A KLM 747 and a Pan Am 747 were diverted to Tenerife after a bomb exploded at their destination airport in Spain. While waiting for the mainland to reopen, a fog settled in on Tenerife. The Airport there did not have ground radar, and could only tell where aircraft were based on radio communications. The airport had aircraft parked on the taxiways, requiring each aircraft to taxi down the runway to prepare for take off. Neither aircraft could see the other, nor could the controllers in the tower. The tower couldn't even see the runway! The KLM flight misunderstood the ATC, thinking they had permission to take off, even though there was no such transmission from the tower specifically giving permission. A simultaneous transmission from the Pan Am 747 squelched KLM's ability to hear the tower. Pan Am's transmission was that they were still on the runway, and to hold KLM. Apparently, KLM didn't get that transmission either. There was a final series of transmissions between the tower and Pan Am. The tower telling Pan Am to notify them when they were clear of the runway. The KLM flight engineer asked if the Pan Am jet was clear, and the Captain said "Oh yes." and continued the run.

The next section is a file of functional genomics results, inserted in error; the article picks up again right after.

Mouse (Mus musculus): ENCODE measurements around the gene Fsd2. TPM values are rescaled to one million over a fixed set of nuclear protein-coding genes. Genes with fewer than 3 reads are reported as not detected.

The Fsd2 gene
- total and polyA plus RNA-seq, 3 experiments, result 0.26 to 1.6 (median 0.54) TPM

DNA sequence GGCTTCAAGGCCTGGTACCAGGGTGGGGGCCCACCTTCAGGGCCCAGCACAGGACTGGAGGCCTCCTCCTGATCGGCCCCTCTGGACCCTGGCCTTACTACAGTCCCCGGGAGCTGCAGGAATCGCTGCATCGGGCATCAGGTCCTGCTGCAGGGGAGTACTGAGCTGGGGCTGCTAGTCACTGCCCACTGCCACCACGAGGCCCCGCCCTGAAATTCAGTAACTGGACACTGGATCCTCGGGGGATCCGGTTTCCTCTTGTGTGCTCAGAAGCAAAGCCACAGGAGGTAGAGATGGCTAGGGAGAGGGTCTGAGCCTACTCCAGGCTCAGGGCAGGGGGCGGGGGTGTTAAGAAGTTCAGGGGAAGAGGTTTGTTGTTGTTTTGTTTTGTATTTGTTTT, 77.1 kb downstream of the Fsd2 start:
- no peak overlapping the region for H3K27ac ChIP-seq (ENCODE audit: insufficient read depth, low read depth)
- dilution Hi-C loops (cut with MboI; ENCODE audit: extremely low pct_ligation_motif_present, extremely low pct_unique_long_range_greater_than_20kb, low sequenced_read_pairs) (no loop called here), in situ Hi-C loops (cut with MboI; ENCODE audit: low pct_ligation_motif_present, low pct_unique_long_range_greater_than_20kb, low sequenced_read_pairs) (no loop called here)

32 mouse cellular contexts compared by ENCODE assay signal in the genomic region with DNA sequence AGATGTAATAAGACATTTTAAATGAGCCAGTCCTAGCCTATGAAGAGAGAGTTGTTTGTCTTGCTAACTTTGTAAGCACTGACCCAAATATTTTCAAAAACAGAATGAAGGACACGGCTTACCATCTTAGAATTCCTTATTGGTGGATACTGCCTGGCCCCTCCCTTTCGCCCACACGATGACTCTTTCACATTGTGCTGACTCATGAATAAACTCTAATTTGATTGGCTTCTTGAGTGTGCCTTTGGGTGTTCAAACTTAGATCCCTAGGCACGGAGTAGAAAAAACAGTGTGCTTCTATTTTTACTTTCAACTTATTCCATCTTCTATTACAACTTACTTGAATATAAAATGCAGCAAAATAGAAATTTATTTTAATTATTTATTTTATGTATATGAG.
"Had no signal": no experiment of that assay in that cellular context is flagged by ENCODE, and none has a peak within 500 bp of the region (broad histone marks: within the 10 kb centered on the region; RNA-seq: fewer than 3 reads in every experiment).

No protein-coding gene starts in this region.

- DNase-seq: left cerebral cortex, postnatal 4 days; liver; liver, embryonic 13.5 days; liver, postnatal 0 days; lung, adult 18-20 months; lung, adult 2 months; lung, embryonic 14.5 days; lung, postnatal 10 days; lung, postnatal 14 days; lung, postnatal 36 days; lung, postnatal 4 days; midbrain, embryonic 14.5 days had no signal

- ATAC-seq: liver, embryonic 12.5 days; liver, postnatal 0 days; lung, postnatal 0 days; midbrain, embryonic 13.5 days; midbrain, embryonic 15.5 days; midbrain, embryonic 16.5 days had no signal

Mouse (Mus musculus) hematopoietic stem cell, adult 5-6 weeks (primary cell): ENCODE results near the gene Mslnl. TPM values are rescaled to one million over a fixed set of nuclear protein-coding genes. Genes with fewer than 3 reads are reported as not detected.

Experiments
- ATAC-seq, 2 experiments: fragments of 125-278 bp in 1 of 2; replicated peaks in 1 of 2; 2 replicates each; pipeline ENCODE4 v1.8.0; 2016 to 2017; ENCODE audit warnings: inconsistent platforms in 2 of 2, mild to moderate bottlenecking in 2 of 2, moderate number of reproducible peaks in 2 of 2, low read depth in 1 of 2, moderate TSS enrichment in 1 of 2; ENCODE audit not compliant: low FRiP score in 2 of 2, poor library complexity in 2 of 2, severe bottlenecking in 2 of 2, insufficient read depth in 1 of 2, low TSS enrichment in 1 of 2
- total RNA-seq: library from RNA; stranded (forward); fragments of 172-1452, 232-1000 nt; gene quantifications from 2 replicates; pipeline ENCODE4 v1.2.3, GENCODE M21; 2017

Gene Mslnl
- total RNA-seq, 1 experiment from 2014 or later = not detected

Pan Am spotted the landing lights approaching and made a hard left turn onto the grass to avoid the collision. KLM attempted to rotate too early and attempted to climb out. KLM's angle of attack allowed the nose gear to clear Pan Am's fuselage, but the rest of the aircraft struck the Pan Am jet on the right side at 160mph. Both aircraft were completely destroyed.
all 234 passengers and 15 crew on the KLM flight were killed in the collision, but of the 326 passengers and 9 crew of the Pan Am flight, 56 passengers and 5 crew survived.